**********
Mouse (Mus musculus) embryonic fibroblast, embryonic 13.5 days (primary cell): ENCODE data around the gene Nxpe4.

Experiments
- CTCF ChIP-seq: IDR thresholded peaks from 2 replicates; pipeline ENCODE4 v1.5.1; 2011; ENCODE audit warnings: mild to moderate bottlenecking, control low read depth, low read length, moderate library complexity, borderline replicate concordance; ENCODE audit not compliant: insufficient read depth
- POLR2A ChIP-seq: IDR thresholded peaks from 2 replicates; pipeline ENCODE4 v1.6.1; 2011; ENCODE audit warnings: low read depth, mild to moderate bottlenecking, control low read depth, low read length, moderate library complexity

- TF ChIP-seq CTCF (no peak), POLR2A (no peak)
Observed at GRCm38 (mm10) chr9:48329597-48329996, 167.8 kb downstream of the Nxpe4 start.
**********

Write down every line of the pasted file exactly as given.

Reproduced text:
Mouse (Mus musculus) embryonic fibroblast, embryonic 13.5 days (primary cell): ENCODE data around the gene Nxpe4.

Experiments
- CTCF ChIP-seq: IDR thresholded peaks from 2 replicates; pipeline ENCODE4 v1.5.1; 2011; ENCODE audit warnings: mild to moderate bottlenecking, control low read depth, low read length, moderate library complexity, borderline replicate concordance; ENCODE audit not compliant: insufficient read depth
- POLR2A ChIP-seq: IDR thresholded peaks from 2 replicates; pipeline ENCODE4 v1.6.1; 2011; ENCODE audit warnings: low read depth, mild to moderate bottlenecking, control low read depth, low read length, moderate library complexity

- TF ChIP-seq CTCF (no peak), POLR2A (no peak)
Observed at GRCm38 (mm10) chr9:48329597-48329996, 167.8 kb downstream of the Nxpe4 start.